Buell argues that metaphors of procreation and kinship can serve to make power differentials appear natural. She shows that early Christian authors recognized this and often turned to such metaphors to mark their own positions as legitimate and marginalize others as false. Attention to the functions of this language offers a way out of the trap of reconstructing the development of early Christianity along the axes of “heresy” and “orthodoxy,” while not denying that early Christians employed this binary. Ultimately, Buell argues, strategic use of kinship language encouraged conformity over diversity and had a long lasting effect both on Christian thought and on the historiography of early Christianity.

Aperceptive and closely argued contribution to early Christian studies, Making Christians also branches out to the areas of kinship studies and the social construction of gender.

Wednesday, December 2, 2020

IOTA's Acta:

After years of wanting to get to Romania, I made it in January 2019 for the inaugural conference of the International Orthodox Theological Association, where I both gave a paper and was also an official ecumenical observer. We arrived the day after Christmas on the old calendar into the charming provincial town of Iași, which was wonderfully ablaze with Christmas lights and decorations and a lovely covering of fresh snow.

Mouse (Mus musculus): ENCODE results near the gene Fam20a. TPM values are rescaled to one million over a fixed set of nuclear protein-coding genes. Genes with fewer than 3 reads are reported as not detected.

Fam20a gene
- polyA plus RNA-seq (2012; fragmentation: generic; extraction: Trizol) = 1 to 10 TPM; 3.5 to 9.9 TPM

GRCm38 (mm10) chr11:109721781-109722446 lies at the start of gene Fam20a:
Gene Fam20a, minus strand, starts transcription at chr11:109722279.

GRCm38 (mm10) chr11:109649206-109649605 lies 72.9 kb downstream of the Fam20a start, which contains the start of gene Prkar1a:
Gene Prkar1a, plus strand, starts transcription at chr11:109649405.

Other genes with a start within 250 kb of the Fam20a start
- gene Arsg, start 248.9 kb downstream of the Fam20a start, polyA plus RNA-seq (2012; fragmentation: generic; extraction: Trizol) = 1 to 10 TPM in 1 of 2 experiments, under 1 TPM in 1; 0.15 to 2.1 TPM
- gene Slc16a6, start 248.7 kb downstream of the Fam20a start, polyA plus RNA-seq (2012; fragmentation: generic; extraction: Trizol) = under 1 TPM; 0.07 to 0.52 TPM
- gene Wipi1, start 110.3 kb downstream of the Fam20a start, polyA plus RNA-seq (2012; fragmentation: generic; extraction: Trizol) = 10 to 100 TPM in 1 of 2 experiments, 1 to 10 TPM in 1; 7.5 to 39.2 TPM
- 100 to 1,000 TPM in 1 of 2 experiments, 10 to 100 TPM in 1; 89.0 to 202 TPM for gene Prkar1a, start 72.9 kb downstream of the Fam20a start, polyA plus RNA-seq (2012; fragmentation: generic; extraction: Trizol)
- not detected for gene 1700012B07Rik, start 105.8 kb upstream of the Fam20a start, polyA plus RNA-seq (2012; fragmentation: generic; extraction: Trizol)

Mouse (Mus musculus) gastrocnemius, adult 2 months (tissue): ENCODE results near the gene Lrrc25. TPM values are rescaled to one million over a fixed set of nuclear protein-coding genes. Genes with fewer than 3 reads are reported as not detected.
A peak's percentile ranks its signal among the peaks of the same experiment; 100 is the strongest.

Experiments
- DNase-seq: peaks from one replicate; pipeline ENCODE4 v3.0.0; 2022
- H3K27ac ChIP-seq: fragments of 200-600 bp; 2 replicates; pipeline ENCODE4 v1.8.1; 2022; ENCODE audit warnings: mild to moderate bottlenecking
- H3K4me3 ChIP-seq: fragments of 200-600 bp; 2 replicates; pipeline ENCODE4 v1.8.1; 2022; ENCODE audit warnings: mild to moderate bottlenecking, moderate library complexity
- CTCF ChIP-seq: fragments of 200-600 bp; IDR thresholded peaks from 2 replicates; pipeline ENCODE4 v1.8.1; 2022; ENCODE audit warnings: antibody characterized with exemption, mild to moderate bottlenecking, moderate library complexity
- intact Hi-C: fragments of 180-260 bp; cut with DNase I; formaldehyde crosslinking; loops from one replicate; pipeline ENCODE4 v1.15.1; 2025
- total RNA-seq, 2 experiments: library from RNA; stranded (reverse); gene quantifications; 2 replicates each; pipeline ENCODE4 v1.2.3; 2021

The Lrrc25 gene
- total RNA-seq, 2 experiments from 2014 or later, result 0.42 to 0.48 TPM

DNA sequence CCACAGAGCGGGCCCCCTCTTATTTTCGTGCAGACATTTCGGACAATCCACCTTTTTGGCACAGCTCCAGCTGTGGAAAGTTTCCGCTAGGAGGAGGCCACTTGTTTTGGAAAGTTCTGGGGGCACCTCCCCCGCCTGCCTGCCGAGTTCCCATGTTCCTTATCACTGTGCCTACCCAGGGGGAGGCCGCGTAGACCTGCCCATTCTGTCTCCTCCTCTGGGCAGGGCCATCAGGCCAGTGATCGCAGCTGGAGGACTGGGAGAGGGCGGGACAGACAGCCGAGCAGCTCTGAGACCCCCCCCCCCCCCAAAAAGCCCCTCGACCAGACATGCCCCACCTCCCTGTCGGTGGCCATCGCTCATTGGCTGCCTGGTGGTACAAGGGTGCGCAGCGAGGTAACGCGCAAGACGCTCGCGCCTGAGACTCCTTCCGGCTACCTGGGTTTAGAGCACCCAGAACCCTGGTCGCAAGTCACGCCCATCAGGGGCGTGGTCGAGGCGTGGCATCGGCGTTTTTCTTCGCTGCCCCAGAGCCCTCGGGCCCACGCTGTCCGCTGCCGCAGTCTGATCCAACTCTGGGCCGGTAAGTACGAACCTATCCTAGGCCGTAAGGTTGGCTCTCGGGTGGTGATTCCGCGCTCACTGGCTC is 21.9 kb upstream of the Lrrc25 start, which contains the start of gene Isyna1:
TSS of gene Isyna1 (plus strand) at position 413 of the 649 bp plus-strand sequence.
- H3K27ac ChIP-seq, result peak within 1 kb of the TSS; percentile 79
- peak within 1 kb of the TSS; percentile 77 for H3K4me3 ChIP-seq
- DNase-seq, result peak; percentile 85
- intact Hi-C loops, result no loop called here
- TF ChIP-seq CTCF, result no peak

The conference was a rich and impressive affair thanks to Paul Gavrilyuk and others. Now he and they have brought out the first volume of proceedings: Pilgrims toward the Kingdom: The Beginnings of the International Orthodox Theological Association (IOTA Publications, 2020), 256pp.

About this collection, we are told this: 

Responding to the call of the conciliar spirit and seeking to help the Orthodox Church address the challenges of our times, the International Orthodox Theological Association (IOTA) was founded in 2017. It first met in Iași, Romania in 2019 for its inaugural conference with over 300 scholars in attendance. Pilgrims toward the Kingdom: The Beginnings of the International Orthodox Theological Association, the first release from IOTA Publications, celebrates these accomplishments and chronicles the history of IOTA. It includes vision statements from IOTA’s 25 thematic groups, the full conference program from Iași, the conference keynote address by Metropolitan Kallistos (Ware), and 166 full-color photographs.